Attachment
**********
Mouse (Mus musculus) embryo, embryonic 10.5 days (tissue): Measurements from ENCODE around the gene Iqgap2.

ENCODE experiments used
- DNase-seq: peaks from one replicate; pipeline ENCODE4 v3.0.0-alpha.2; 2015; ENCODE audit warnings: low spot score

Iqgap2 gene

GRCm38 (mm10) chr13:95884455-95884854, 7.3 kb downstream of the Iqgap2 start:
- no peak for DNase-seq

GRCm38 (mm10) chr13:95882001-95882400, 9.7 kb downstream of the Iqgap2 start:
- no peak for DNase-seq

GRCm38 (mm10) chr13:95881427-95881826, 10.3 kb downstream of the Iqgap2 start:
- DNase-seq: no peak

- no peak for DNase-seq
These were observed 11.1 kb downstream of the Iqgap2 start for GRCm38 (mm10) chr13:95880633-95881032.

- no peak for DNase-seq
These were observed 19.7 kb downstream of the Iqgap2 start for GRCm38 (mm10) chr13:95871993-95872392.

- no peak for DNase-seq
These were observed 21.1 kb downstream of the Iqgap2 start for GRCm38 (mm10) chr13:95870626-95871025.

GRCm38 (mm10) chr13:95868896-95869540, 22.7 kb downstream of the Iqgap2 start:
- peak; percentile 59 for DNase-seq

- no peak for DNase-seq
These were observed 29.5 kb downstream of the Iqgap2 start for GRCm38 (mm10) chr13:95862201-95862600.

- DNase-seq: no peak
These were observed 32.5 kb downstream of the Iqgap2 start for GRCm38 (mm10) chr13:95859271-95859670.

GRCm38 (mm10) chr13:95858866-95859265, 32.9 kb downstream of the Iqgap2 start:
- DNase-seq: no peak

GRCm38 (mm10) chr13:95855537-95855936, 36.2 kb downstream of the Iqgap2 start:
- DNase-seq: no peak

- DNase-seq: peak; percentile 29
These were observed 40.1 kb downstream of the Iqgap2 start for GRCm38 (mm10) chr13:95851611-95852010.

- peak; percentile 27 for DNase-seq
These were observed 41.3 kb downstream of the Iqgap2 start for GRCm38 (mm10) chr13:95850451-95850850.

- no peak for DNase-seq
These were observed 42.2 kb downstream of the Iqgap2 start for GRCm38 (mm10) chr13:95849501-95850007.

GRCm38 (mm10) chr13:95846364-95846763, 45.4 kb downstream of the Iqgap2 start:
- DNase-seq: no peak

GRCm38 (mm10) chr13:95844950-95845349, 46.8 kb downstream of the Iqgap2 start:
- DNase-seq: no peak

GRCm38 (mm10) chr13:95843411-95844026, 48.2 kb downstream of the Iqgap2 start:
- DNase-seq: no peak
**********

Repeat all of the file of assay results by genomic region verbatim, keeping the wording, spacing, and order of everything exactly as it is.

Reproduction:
Mouse (Mus musculus) embryo, embryonic 10.5 days (tissue): Measurements from ENCODE around the gene Iqgap2.

ENCODE experiments used
- DNase-seq: peaks from one replicate; pipeline ENCODE4 v3.0.0-alpha.2; 2015; ENCODE audit warnings: low spot score

Iqgap2 gene

GRCm38 (mm10) chr13:95884455-95884854, 7.3 kb downstream of the Iqgap2 start:
- no peak for DNase-seq

GRCm38 (mm10) chr13:95882001-95882400, 9.7 kb downstream of the Iqgap2 start:
- no peak for DNase-seq

GRCm38 (mm10) chr13:95881427-95881826, 10.3 kb downstream of the Iqgap2 start:
- DNase-seq: no peak

- no peak for DNase-seq
These were observed 11.1 kb downstream of the Iqgap2 start for GRCm38 (mm10) chr13:95880633-95881032.

- no peak for DNase-seq
These were observed 19.7 kb downstream of the Iqgap2 start for GRCm38 (mm10) chr13:95871993-95872392.

- no peak for DNase-seq
These were observed 21.1 kb downstream of the Iqgap2 start for GRCm38 (mm10) chr13:95870626-95871025.

GRCm38 (mm10) chr13:95868896-95869540, 22.7 kb downstream of the Iqgap2 start:
- peak; percentile 59 for DNase-seq

- no peak for DNase-seq
These were observed 29.5 kb downstream of the Iqgap2 start for GRCm38 (mm10) chr13:95862201-95862600.

- DNase-seq: no peak
These were observed 32.5 kb downstream of the Iqgap2 start for GRCm38 (mm10) chr13:95859271-95859670.

GRCm38 (mm10) chr13:95858866-95859265, 32.9 kb downstream of the Iqgap2 start:
- DNase-seq: no peak

GRCm38 (mm10) chr13:95855537-95855936, 36.2 kb downstream of the Iqgap2 start:
- DNase-seq: no peak

- DNase-seq: peak; percentile 29
These were observed 40.1 kb downstream of the Iqgap2 start for GRCm38 (mm10) chr13:95851611-95852010.

- peak; percentile 27 for DNase-seq
These were observed 41.3 kb downstream of the Iqgap2 start for GRCm38 (mm10) chr13:95850451-95850850.

- no peak for DNase-seq
These were observed 42.2 kb downstream of the Iqgap2 start for GRCm38 (mm10) chr13:95849501-95850007.

GRCm38 (mm10) chr13:95846364-95846763, 45.4 kb downstream of the Iqgap2 start:
- DNase-seq: no peak

GRCm38 (mm10) chr13:95844950-95845349, 46.8 kb downstream of the Iqgap2 start:
- DNase-seq: no peak

GRCm38 (mm10) chr13:95843411-95844026, 48.2 kb downstream of the Iqgap2 start:
- DNase-seq: no peak